In a previous study by Dr. Tindle, she compared more than 430 people who had coronary bypass surgery–284 of whom were diagnosed with clinical depression and 146 of whom were not.  Within eight months of the surgery, the depressed pessimists had more than twice the complication and rehoispitalization rate than the optimistic group.

While not always easy to change, an investment in your attitude can pay dividends with better health and a longer and happier life.  Start with the basics;  good food, exercise, sleep and positive people in your life.  Do activities that “tune up” your attitude.  These include great music, art, reading, and getting out to nature.  You will be amazed how much better you feel.  And remember, enjoy each day and you just may get more of them.

Barbara Bartlein, RN, MSW, is the People Pro.  A workplace culture expert, she offers keynotes, seminars and consultation to increase teamwork and productivity.  For more information on her programs and services, please contact Capitol City Speakers Bureau:

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Quote for the Day

Posted by capcityspeakers on September 16, 2015

“The secret of health for both mind and body is not to mourn for the past, not to worry about the future, or not to anticipate troubles, but to live in the present moment wisely and earnestly.”      ~Buddha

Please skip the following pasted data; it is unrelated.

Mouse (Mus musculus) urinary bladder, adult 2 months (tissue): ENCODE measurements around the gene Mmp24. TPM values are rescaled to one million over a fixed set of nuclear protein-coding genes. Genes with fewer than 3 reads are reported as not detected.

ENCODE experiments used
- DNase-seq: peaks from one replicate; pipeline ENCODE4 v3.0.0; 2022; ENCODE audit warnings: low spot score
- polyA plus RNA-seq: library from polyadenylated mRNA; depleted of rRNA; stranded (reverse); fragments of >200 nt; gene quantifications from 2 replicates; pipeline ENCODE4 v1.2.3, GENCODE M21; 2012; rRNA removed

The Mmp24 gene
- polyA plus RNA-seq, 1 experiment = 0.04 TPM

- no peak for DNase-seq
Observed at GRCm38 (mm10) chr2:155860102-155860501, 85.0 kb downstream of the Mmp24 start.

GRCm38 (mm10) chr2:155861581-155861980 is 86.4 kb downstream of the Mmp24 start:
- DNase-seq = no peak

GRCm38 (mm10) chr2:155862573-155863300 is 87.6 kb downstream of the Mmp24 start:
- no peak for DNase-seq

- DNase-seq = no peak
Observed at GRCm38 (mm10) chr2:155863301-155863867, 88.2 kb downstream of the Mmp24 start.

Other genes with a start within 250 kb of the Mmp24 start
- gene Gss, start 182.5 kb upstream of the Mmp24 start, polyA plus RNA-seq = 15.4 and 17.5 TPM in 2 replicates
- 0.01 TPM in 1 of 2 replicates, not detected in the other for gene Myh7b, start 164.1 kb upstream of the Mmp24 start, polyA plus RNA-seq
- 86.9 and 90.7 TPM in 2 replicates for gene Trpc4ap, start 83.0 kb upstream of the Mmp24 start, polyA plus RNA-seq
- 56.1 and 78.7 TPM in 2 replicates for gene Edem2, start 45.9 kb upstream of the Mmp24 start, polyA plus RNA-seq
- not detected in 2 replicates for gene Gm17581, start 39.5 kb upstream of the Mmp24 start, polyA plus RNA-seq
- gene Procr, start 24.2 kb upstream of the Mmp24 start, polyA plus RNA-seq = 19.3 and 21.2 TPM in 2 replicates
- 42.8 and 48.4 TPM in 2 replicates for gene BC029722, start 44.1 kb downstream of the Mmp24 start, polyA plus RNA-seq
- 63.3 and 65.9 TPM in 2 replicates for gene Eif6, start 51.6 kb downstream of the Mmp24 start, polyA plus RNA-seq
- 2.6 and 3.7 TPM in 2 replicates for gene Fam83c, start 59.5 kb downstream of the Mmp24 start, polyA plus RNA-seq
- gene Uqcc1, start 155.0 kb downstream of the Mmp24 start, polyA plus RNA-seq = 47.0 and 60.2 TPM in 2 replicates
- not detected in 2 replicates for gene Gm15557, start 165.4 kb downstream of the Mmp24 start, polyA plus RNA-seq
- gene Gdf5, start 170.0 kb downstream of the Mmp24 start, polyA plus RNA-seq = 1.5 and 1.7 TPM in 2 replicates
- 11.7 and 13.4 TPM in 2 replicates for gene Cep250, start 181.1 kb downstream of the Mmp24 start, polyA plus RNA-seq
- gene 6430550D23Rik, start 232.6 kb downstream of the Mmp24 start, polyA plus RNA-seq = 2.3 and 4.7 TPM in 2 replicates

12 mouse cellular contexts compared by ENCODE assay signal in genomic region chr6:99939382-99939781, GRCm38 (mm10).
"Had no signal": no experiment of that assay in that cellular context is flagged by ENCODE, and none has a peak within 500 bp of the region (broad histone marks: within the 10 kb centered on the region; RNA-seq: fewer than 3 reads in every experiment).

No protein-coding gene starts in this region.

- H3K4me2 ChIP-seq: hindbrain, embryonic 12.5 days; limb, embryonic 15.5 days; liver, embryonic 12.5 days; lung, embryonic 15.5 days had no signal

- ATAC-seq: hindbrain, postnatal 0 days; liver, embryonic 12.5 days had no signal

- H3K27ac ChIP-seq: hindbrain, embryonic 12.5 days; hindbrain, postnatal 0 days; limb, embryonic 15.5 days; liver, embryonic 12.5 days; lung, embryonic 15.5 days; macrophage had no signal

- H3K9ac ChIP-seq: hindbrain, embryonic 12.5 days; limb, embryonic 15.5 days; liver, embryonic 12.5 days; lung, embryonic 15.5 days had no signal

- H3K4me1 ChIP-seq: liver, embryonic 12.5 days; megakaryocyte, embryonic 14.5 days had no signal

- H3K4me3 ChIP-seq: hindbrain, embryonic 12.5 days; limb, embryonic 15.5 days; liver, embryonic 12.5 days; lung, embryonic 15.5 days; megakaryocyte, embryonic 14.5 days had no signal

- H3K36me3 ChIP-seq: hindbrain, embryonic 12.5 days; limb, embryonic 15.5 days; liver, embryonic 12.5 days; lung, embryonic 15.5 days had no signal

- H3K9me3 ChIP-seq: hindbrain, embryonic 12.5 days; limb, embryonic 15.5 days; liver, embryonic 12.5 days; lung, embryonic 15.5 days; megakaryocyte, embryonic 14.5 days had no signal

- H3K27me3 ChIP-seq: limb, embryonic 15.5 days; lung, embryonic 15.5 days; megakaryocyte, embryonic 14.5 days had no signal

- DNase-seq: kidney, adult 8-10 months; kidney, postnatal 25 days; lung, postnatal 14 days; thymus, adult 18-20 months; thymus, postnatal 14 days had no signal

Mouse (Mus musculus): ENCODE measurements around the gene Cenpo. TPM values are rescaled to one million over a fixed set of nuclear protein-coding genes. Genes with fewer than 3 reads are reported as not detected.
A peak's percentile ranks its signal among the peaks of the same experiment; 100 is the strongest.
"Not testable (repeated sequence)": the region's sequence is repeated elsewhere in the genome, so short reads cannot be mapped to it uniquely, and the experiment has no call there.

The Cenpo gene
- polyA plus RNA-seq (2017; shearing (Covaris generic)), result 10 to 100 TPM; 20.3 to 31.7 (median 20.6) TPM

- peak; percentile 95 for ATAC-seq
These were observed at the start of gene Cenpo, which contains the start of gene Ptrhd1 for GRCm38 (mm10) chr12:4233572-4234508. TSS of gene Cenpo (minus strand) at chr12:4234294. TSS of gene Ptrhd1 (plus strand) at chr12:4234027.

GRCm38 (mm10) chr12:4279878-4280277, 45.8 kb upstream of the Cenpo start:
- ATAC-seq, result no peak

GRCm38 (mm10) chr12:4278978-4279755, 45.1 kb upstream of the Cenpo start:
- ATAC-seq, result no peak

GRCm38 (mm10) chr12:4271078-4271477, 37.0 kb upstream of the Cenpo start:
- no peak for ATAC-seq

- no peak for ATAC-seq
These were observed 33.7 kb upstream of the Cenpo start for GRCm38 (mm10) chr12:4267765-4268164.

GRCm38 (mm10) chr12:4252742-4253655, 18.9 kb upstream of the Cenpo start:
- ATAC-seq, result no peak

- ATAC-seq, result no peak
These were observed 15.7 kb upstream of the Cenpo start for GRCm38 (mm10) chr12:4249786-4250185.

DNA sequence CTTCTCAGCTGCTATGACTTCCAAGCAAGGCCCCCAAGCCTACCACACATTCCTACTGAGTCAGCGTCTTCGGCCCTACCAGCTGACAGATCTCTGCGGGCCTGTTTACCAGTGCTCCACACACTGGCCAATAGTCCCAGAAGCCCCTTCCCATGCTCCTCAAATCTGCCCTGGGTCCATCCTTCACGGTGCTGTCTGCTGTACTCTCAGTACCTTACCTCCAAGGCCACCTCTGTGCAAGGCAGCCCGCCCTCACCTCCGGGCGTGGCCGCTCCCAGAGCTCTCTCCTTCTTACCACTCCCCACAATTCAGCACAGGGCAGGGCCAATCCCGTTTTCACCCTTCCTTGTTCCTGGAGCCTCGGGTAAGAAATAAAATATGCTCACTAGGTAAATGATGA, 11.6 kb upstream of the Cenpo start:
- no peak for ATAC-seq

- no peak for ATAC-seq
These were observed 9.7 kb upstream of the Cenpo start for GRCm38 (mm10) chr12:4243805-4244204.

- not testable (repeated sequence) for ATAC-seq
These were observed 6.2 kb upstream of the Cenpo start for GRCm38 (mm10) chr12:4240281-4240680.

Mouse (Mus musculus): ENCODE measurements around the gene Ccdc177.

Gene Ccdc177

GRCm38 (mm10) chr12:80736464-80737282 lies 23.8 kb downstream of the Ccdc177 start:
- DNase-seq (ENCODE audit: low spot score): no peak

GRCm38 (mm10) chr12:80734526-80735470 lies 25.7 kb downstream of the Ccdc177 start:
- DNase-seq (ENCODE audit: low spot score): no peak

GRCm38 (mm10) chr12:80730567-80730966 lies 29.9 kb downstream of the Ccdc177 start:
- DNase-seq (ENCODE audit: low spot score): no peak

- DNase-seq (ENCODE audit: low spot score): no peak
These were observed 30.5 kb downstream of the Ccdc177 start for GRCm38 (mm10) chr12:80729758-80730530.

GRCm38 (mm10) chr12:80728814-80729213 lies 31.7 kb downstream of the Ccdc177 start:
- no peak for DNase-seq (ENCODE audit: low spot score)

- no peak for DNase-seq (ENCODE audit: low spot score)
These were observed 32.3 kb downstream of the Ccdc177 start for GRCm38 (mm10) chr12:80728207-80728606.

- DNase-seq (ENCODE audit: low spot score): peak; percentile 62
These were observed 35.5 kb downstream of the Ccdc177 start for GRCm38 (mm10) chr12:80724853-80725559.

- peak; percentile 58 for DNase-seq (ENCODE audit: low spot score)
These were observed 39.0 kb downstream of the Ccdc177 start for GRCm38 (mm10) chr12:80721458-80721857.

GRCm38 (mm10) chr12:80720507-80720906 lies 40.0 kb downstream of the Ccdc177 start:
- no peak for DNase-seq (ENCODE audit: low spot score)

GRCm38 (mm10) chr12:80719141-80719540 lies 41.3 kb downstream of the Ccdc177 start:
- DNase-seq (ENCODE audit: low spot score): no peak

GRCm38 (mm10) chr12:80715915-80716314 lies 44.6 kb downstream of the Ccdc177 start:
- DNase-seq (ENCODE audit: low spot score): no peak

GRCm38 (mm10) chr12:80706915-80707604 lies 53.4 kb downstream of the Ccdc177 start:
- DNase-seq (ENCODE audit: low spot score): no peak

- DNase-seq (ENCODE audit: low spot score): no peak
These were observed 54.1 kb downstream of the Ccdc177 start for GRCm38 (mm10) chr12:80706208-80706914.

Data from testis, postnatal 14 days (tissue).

tranquil waters


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Keep the Connection

Posted by capcityspeakers on September 10, 2015

by Donna Cardillo

nurse patient

One of the most important things you can do as a professional nurse is to be “present” in your work by staying focused on and fully aware that you are charged with caring for a fellow human being. That individual has a life and existence outside of the healthcare setting. And yet it is so easy to lose that perspective when you get caught up in performing tasks, following a routine, and trying to stick to a schedule. At the end of the day, it is the personal connection—or lack of it—that matters most to the nurse and the patient.

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September is Ovarian Cancer Awareness Month! 

Posted by capcityspeakers on August 31, 2015